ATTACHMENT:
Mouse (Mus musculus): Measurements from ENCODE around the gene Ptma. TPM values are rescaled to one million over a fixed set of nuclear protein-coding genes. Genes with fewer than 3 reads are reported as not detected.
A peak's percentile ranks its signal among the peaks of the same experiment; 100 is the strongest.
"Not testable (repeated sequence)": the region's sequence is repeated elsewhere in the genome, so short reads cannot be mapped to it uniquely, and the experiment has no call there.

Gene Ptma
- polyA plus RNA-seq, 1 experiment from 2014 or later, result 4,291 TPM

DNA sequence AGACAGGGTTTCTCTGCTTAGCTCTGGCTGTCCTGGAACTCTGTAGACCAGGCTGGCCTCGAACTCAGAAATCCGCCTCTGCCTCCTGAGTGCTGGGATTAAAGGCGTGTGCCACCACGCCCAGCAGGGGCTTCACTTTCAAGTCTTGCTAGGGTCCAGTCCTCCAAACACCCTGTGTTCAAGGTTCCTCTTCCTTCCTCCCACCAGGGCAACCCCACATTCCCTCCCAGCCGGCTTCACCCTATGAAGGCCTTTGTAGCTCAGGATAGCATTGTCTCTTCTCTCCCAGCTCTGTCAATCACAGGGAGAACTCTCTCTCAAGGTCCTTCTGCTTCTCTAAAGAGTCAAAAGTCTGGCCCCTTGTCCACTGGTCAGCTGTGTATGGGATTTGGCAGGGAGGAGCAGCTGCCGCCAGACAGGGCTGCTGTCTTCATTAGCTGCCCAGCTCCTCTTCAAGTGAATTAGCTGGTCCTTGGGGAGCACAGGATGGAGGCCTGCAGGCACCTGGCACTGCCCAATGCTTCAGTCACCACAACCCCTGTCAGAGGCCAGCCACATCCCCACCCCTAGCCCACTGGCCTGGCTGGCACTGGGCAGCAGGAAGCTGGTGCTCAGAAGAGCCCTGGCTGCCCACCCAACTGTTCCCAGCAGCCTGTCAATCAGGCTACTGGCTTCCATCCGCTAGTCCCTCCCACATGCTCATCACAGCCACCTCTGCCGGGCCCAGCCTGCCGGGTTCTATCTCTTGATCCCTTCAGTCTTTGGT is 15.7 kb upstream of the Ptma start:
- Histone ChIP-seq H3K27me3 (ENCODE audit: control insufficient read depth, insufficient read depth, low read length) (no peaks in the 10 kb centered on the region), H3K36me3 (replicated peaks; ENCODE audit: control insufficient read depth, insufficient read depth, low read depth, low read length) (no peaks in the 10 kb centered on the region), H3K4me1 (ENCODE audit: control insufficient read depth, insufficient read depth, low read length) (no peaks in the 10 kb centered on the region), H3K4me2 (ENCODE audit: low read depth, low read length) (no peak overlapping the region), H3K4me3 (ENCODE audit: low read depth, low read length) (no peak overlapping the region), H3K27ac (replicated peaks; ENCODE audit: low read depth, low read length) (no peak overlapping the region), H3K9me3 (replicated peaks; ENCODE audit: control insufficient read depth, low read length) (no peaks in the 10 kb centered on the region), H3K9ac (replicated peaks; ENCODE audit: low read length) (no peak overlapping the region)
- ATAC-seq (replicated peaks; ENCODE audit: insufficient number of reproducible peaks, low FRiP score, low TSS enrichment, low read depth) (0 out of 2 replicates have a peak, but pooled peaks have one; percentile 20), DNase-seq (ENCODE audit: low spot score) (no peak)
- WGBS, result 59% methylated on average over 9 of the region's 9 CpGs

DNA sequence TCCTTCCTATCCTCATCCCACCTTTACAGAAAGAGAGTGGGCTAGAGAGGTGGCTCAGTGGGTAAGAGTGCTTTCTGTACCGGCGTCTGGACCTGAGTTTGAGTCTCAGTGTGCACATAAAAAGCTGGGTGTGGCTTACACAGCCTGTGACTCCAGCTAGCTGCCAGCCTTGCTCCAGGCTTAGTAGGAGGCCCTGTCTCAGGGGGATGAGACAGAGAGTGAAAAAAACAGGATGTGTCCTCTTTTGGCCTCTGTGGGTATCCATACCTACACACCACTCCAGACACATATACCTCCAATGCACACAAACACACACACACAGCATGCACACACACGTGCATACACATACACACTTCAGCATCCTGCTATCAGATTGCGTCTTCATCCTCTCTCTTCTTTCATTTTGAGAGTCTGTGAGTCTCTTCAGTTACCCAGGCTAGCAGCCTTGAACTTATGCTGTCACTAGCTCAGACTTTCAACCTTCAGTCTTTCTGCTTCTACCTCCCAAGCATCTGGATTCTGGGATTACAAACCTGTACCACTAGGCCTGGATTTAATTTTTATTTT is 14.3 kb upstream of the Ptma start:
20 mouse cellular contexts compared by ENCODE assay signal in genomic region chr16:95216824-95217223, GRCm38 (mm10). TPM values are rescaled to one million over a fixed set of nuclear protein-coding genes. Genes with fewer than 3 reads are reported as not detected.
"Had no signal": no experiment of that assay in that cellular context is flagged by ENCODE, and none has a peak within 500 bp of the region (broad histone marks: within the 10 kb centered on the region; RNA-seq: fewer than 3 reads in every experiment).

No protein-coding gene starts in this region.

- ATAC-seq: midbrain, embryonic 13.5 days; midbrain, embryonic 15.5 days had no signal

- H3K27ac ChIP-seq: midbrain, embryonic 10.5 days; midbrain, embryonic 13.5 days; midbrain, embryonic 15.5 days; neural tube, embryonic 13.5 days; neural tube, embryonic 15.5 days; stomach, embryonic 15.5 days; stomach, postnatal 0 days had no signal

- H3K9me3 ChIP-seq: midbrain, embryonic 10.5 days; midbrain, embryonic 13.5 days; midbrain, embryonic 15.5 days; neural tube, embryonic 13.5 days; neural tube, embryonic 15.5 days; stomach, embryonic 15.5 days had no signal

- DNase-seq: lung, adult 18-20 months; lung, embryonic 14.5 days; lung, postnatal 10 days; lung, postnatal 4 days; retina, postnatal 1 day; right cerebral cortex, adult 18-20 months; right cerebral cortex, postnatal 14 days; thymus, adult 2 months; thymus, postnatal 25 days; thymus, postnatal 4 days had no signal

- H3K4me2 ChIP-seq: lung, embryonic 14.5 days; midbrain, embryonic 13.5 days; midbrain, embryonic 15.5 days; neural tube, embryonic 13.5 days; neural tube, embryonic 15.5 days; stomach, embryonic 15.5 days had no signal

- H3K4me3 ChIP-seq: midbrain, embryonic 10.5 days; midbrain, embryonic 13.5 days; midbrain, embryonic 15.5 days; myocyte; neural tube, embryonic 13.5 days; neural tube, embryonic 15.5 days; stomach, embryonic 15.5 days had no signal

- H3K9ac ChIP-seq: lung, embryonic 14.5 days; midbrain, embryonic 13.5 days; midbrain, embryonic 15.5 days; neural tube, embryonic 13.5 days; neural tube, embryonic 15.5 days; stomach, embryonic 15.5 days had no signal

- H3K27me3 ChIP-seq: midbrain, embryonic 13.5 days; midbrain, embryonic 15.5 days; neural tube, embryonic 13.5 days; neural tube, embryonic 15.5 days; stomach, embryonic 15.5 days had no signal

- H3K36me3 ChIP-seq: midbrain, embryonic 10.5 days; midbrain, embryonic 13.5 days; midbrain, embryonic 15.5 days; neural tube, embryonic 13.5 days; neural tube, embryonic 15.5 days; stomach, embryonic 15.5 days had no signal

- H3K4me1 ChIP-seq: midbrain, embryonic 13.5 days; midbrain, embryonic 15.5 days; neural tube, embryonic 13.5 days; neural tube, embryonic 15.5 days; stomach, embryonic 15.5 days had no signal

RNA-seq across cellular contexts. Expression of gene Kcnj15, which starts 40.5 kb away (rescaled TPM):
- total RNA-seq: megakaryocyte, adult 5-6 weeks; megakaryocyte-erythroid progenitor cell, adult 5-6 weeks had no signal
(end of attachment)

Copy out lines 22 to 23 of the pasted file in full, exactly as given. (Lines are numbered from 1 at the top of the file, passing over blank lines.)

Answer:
- H3K36me3 ChIP-seq: midbrain, embryonic 10.5 days; midbrain, embryonic 13.5 days; midbrain, embryonic 15.5 days; neural tube, embryonic 13.5 days; neural tube, embryonic 15.5 days; stomach, embryonic 15.5 days had no signal

- H3K4me1 ChIP-seq: midbrain, embryonic 13.5 days; midbrain, embryonic 15.5 days; neural tube, embryonic 13.5 days; neural tube, embryonic 15.5 days; stomach, embryonic 15.5 days had no signal